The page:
The most overwhelming stage of any innovation process can be the very beginning. The road from your raw idea to a finished product can appear long and prone to zombie attacks (okay, fine: “middle manager” attacks). If you’re lucky, you’ll have institutional support in the form of company resources and supportive management. If you’re less lucky? It can be hard to know where to begin.
Innovation has been our theme throughout the month and in sewing together our blog posts with that particular thread we have explored many of the individual steps of a great innovation process in depth.
Today we’re bringing it all together, showing you how to go from raw idea to fully realized vision.
Phase 1: Brainstorming
Naturally, an idea itself is the starting point of any innovation process. This month we’ve shown you not only how to use collaboration to formulate better ideas, but also the unique creative power of pairs. The key to powerful idea generation is to create an environment in which members of your organization feel safe to take risks.
The boldest ideas may not be the ones that make it through to production but they can be the catalyst for the idea. It’s fine to say ‘no’ with a good reason – people expect that not all ideas will fit into or alongside other business considerations – but nobody should ever be cut down or belittled for daring to float something a little left of center. That’s a surefire way to kill your innovation process dead.
Phase 2: Germination
If you thought coming up with a novel idea was hard, just wait until you have to bring that idea to life!
Germination is the stage of the innovation process where it helps to employ a design thinking process like the one we laid out this month. Design thinking will help you to embrace failure and create a product that offers real value to the end user. It’s a different method of tackling complex problems that will enable you to uncover linkages between the problem you’re trying to solve and the context in which your end users encounter that problem.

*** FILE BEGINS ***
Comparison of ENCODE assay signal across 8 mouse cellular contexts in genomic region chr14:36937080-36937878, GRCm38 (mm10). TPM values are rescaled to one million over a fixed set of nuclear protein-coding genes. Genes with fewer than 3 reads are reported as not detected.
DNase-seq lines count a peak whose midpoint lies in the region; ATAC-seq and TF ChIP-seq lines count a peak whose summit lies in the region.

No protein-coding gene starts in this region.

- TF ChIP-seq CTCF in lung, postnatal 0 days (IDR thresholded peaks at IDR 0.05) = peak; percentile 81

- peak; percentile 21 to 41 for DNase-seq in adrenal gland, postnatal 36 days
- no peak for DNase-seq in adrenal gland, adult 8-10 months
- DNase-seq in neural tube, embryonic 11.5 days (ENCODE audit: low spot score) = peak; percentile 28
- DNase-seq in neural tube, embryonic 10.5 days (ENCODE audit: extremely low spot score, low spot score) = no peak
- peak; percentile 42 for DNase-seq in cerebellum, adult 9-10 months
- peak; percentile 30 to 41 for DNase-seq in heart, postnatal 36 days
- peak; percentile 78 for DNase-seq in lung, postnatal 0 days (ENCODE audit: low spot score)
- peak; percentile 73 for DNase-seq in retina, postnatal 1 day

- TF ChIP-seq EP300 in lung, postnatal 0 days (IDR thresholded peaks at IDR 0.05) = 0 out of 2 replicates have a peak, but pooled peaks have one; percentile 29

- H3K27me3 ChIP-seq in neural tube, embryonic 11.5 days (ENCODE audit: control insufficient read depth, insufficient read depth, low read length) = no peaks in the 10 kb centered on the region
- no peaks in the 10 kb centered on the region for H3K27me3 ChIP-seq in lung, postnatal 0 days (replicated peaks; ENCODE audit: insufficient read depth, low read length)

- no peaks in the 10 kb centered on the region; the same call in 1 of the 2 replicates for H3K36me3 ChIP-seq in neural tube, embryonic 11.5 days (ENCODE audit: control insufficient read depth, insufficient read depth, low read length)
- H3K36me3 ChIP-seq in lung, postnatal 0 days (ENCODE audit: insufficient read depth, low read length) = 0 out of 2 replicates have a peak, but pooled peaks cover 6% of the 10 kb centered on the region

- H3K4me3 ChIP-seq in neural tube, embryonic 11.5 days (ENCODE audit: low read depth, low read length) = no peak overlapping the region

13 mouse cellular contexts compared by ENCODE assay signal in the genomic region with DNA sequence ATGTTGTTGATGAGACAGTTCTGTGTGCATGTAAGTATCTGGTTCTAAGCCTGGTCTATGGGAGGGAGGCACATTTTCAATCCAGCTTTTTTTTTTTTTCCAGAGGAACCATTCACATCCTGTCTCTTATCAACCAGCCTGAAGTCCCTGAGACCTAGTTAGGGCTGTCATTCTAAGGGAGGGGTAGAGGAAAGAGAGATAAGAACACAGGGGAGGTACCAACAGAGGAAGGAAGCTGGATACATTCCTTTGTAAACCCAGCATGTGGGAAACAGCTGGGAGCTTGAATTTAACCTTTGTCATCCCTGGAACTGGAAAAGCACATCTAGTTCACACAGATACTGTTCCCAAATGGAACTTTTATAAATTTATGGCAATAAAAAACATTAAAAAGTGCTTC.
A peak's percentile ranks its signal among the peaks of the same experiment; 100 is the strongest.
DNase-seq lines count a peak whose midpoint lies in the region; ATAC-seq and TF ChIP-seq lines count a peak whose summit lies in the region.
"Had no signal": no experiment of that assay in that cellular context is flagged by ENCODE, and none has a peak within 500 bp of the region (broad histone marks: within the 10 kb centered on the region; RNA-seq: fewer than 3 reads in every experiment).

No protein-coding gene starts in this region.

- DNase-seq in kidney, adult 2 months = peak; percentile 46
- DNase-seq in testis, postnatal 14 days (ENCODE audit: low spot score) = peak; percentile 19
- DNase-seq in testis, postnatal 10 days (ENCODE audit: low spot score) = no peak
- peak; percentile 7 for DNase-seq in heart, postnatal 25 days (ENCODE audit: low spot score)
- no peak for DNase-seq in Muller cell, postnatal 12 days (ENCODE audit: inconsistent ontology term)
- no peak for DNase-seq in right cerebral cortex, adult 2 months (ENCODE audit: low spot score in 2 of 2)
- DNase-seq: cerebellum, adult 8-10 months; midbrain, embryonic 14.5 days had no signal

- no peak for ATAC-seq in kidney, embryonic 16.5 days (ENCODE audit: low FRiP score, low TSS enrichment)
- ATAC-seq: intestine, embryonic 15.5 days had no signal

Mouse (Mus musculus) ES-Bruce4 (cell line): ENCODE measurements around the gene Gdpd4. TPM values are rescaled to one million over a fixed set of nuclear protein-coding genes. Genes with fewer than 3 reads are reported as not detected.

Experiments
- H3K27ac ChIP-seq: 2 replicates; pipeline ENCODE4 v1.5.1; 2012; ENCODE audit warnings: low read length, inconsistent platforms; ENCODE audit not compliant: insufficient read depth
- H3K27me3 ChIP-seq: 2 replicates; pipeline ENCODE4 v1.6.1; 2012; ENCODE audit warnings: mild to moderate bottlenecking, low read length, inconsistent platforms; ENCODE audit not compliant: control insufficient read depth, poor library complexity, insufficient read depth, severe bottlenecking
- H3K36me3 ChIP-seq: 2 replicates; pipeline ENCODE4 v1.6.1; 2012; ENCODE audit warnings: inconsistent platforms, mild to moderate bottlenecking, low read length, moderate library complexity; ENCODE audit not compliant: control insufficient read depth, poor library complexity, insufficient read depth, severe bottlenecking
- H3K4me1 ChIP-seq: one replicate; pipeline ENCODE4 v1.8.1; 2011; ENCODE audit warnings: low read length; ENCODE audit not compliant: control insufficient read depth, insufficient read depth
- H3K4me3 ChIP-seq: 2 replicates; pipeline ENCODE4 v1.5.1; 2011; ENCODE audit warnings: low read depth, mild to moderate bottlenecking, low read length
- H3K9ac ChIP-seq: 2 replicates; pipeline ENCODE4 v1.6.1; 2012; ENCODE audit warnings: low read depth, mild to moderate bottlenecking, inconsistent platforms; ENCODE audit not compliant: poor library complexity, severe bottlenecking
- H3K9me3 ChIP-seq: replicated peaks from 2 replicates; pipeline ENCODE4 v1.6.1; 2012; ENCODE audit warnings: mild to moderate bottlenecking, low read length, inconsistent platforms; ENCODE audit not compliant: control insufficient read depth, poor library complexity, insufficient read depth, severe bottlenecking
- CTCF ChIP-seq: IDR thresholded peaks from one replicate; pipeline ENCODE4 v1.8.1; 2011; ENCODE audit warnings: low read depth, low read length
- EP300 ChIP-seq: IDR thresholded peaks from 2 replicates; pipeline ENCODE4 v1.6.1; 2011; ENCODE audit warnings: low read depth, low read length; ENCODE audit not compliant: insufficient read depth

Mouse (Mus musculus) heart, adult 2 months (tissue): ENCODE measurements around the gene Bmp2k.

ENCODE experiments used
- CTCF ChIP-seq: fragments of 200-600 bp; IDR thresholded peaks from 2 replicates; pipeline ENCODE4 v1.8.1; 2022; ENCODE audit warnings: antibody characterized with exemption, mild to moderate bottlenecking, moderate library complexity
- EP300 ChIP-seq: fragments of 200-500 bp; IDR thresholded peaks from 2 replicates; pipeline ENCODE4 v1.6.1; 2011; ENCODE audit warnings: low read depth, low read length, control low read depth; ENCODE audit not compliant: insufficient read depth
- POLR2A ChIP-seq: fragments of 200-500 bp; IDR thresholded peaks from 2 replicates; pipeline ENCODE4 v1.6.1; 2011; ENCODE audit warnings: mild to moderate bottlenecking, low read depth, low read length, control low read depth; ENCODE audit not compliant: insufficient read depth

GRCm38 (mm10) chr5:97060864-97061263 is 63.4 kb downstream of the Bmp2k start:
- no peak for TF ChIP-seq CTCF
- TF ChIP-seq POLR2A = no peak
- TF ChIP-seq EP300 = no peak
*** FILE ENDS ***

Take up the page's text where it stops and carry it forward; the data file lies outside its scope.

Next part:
You’ll fail many times throughout the germination phase of the innovation process. You’re probably not thinking boldly enough if you nail it on the first try, so failure is rather necessary and should be built into your process. Prototype and test, then prototype and test, and then prototype and test. When you cease to fail, you will have created something truly valuable.
Phase 3: Production
When you know you have a winner on your hands, it’s time to bring it to market. If you’re meeting your end users where they are facing a unique and complex problem, you might be solving a problem that they didn’t even know they had. Going to market, then, might require further innovation still.
Production and distribution processes are themselves ripe for innovation, as we’ve seen with the rise of the sharing economy. To this end, it would be worth your while to stay on top of emerging trends in innovation by keeping an eye on our six favorite innovation blogs. In the way that riffing off of bold ideas in the brainstorming phase leads to breakthroughs, seeing what others are up (and the manner in which they’re up to it) to could spark your imagination.
Managing your innovation process
Communication is absolutely critical to the success of any innovation process and there’s just no tool quite like Blrt for keeping ideas moving forward. Consider our hypothetical but adorable Project Wombat.
The first step was a raw idea that Alex records in a Blrt and sends along to the social team:
The social team has a look and begins to riff on the raw idea. Blrt makes it easy for them to reply and begin speaking over the same media Alex had originally shared:
Alex takes the feedback on board and revises the original vision. Collaboration, then, leads to a breakthrough and the social team is able to approve and assign the next action:
Alex sees the assignment and refines the Blrt. It shows as red in the conversation because Alex has made the Blrt public, meaning anybody can share it with decision-makers within or without the organization:
Alex’s original but raw idea has now gone through revisions with other members of the team (who may or may not be in the same physical location or even time zone) and has been refined into presentable form – all in the same Blrt conversation.
Get your great idea off the ground in the same way:
Blrt helps you get your point across quickly by allowing you to talk, point and draw over images, documents and websites. The resulting video-like recording is called a Blrt.
Your Blrts require much less bandwidth than video and can be shared with anyone on mobile or desktop. This makes Blrt ideal for both collaboration and the creation and sharing of dynamic content, as public Blrts can be embedded into any webpage.
Once recorded, Blrts are stored in the cloud and are exchanged with others in a conversation-like fashion. A record is kept of the exchange, and new parties and media can be added at any time.
Blrt shifts time and place, allowing users in a conversation to participate in their own time. In an era where activity-based working and distributed teams are commonplace, Blrt is revolutionising the way people interact to get things done.